Conference for Museum Professionals

LANDSCAPES OF CHANGE

February 17, 18 and 19, 2021
Anchorage Museum via zoom

 

The Anchorage Museum is pleased to host a virtual international convening for museum professionals. Through presentations and conversation, in multiple sessions over three days (participate in one or all), we examine the relevance of museum art collections to compelling issues such as climate change, the environment and decolonization and Indigeneity. Together, we will think about ways to connect to communities and to each other.

This is the first in a series of virtual convenings and is delivered via Zoom. Please use the following links to participate:

Feb. 17: https://us02web.zoom.us/j/82911721596

Feb. 18: https://us02web.zoom.us/j/88223164248

Feb. 19: https://us02web.zoom.us/j/84133378509

 

For more information, contact cindy burrill cburrill@anchoragemuseum.org.
presenters with questions about technology may contact cody carver ccarver@anchoragemuseum.org.

 

Conference Schedule

schedule 

All times indicated are Alaska Standard Time (AST)
Convenings held via Zoom

 

February 17, 2021

9 a.m.

Introduction and welcome by Julie Decker, Director/CEO, Anchorage Museum

Remarks from Terry Carbone, Program Director for American Art, The Henry Luce Foundation

 

9:30 - 10 a.m.

Ways of Seeing into Climate Change 

Presenter: Alexander Debono, University of Malta 

In 1972, John Berger’s ‘Ways of Seeing’ engaged with the more traditionalist view of art history to expose the ways and means how art reveals the social and political systems within which it was conceived. Close to half a century later, the art museum has come of age to acknowledge Berger’s perspectives but has yet to significantly rethink the ways and means of how the past can also be understood as a repository of layered meanings informed by the present and foreseeable future. As changing landscapes take time to get noticed, the art museum can champion the cause of climate change through a bespoke interpretative approach that can go beyond the aesthetic relevance and significance of its art collections.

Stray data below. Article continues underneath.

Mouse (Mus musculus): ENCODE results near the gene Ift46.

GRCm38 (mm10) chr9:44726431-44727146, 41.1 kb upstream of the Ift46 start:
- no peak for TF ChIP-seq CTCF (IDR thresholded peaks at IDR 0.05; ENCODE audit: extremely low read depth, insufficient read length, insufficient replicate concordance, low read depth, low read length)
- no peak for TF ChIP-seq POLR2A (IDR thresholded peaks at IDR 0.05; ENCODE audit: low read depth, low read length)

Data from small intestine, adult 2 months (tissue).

10 - 10:30 a.m.

Climate Change & Museums 

Presenter: Miranda Massie, Director, The Climate Museum

A discussion of The Climate Museum’s work over its first three years to inspire collective action on the climate crisis through interdisciplinary programming that seeks to build community and engagement and elevate just solutions.

 

10:30 - 11 a.m.

Stories of Extraction 

Presenter: Bridget McKenzie, Creative Curator, Climate Museum UK

A presentation of the work and principles of Climate Museum UK, with particular focus on Stories of Extraction, an enquiry enabled by the inaugural Activist Museum Award, and an investigation the idea of extractivism and the possibilities of non-extractive digital collecting, framing decolonization as an environmental issue, and sharing of ways that digital approaches could increase engagement with activist audiences and put 'an eco lens' on collections.

 

11 - 11:20 a.m.

Discussion

 

11:30 a.m. - 1 p.m.

Break

 

1 - 1:30 p.m.

We Belong Here 

Presenter: Joanne Northrup, Curatorial Director and Curator of Contemporary Art, Nevada Museum of Art